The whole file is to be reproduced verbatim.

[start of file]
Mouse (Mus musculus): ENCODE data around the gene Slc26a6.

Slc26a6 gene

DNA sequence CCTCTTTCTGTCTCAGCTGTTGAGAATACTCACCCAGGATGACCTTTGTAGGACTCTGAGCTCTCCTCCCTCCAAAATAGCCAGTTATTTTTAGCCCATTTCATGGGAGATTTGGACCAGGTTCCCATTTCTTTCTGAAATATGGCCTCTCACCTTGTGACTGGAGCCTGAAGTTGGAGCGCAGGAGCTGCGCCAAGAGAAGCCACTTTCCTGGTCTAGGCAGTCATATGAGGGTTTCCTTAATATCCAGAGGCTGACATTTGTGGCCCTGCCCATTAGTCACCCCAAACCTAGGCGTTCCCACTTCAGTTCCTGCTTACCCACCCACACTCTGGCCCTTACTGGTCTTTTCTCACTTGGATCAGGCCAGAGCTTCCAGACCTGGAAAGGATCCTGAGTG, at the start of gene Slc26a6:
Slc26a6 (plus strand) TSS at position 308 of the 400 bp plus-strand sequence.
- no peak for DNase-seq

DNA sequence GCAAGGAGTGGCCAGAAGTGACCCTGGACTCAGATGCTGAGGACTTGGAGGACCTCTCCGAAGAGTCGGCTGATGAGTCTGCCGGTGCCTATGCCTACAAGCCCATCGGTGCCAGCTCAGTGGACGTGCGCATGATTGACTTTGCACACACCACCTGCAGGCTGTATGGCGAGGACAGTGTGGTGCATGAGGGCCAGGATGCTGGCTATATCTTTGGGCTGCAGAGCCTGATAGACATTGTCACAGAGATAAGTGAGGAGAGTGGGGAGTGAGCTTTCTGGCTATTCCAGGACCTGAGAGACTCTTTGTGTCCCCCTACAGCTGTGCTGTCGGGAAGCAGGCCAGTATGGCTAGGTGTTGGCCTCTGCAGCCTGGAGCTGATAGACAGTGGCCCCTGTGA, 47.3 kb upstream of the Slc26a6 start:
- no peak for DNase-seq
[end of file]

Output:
Mouse (Mus musculus): ENCODE data around the gene Slc26a6.

Slc26a6 gene

DNA sequence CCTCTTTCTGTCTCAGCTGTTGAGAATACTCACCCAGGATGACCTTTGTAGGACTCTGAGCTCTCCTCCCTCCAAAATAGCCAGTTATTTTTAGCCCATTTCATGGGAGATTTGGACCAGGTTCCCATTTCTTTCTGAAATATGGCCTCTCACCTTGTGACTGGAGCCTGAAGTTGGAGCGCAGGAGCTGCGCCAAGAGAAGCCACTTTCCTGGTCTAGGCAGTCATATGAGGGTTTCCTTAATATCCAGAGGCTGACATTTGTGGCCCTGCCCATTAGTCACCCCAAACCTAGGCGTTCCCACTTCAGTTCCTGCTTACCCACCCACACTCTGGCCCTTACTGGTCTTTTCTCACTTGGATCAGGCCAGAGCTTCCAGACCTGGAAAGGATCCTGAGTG, at the start of gene Slc26a6:
Slc26a6 (plus strand) TSS at position 308 of the 400 bp plus-strand sequence.
- no peak for DNase-seq

DNA sequence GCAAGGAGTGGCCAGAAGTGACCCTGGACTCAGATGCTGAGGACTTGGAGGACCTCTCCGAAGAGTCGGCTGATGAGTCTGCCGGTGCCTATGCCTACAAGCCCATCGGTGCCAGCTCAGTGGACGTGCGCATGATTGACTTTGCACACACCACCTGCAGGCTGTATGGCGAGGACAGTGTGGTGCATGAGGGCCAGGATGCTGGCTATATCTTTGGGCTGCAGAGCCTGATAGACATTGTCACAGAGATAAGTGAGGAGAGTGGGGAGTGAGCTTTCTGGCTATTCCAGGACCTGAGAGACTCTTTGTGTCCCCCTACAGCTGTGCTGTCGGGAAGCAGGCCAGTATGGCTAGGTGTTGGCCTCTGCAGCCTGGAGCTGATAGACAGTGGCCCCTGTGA, 47.3 kb upstream of the Slc26a6 start:
- no peak for DNase-seq